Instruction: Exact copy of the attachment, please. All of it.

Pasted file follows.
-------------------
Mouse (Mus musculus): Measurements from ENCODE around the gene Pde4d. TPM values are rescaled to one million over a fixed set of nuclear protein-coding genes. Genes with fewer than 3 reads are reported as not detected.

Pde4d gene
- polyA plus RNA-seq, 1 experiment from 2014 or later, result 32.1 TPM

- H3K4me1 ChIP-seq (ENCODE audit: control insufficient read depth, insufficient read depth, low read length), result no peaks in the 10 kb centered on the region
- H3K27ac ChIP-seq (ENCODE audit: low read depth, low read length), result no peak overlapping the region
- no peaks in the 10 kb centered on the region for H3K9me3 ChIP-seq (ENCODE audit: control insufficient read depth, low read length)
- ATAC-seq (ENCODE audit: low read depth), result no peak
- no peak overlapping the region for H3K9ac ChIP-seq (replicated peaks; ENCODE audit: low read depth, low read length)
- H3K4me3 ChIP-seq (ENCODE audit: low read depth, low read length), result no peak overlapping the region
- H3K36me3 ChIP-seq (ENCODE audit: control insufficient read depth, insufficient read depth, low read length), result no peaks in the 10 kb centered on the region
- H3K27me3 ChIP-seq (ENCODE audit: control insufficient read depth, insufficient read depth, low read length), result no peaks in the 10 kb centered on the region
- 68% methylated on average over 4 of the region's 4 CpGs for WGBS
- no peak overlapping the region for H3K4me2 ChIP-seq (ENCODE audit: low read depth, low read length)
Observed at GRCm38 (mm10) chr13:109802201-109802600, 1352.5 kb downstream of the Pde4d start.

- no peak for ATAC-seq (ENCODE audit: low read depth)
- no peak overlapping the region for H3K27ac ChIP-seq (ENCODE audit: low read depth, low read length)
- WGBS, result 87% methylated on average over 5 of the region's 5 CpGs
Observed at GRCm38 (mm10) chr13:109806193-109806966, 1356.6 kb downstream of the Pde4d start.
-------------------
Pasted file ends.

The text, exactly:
Mouse (Mus musculus): Measurements from ENCODE around the gene Pde4d. TPM values are rescaled to one million over a fixed set of nuclear protein-coding genes. Genes with fewer than 3 reads are reported as not detected.

Pde4d gene
- polyA plus RNA-seq, 1 experiment from 2014 or later, result 32.1 TPM

- H3K4me1 ChIP-seq (ENCODE audit: control insufficient read depth, insufficient read depth, low read length), result no peaks in the 10 kb centered on the region
- H3K27ac ChIP-seq (ENCODE audit: low read depth, low read length), result no peak overlapping the region
- no peaks in the 10 kb centered on the region for H3K9me3 ChIP-seq (ENCODE audit: control insufficient read depth, low read length)
- ATAC-seq (ENCODE audit: low read depth), result no peak
- no peak overlapping the region for H3K9ac ChIP-seq (replicated peaks; ENCODE audit: low read depth, low read length)
- H3K4me3 ChIP-seq (ENCODE audit: low read depth, low read length), result no peak overlapping the region
- H3K36me3 ChIP-seq (ENCODE audit: control insufficient read depth, insufficient read depth, low read length), result no peaks in the 10 kb centered on the region
- H3K27me3 ChIP-seq (ENCODE audit: control insufficient read depth, insufficient read depth, low read length), result no peaks in the 10 kb centered on the region
- 68% methylated on average over 4 of the region's 4 CpGs for WGBS
- no peak overlapping the region for H3K4me2 ChIP-seq (ENCODE audit: low read depth, low read length)
Observed at GRCm38 (mm10) chr13:109802201-109802600, 1352.5 kb downstream of the Pde4d start.

- no peak for ATAC-seq (ENCODE audit: low read depth)
- no peak overlapping the region for H3K27ac ChIP-seq (ENCODE audit: low read depth, low read length)
- WGBS, result 87% methylated on average over 5 of the region's 5 CpGs
Observed at GRCm38 (mm10) chr13:109806193-109806966, 1356.6 kb downstream of the Pde4d start.